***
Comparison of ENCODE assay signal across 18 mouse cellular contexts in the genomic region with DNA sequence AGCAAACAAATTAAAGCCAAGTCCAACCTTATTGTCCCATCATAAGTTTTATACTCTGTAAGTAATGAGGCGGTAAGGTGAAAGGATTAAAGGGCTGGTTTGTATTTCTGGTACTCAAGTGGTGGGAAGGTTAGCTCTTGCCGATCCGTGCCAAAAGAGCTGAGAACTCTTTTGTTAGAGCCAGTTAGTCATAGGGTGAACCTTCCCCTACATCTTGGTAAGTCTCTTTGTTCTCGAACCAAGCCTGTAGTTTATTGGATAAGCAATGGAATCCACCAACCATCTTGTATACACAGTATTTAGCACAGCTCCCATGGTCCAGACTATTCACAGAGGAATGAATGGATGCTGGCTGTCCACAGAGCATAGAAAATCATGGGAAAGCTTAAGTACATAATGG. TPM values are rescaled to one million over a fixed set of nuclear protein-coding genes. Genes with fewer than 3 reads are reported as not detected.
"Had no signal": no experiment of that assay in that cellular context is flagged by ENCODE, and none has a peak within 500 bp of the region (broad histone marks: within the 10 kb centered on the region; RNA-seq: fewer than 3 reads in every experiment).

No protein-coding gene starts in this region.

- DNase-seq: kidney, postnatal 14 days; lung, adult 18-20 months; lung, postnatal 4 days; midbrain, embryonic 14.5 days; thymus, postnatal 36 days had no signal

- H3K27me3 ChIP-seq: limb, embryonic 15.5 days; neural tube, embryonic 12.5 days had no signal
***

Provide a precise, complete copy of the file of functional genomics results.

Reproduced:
Comparison of ENCODE assay signal across 18 mouse cellular contexts in the genomic region with DNA sequence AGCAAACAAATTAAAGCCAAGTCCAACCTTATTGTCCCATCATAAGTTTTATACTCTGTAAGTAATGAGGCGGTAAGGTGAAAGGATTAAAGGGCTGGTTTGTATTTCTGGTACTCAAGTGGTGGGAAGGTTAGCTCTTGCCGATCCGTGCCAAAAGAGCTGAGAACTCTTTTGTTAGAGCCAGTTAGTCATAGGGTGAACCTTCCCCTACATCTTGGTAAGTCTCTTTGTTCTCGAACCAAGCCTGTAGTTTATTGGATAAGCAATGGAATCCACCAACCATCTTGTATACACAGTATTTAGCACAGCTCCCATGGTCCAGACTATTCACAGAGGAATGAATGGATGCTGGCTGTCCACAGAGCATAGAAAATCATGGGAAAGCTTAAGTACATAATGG. TPM values are rescaled to one million over a fixed set of nuclear protein-coding genes. Genes with fewer than 3 reads are reported as not detected.
"Had no signal": no experiment of that assay in that cellular context is flagged by ENCODE, and none has a peak within 500 bp of the region (broad histone marks: within the 10 kb centered on the region; RNA-seq: fewer than 3 reads in every experiment).

No protein-coding gene starts in this region.

- DNase-seq: kidney, postnatal 14 days; lung, adult 18-20 months; lung, postnatal 4 days; midbrain, embryonic 14.5 days; thymus, postnatal 36 days had no signal

- H3K27me3 ChIP-seq: limb, embryonic 15.5 days; neural tube, embryonic 12.5 days had no signal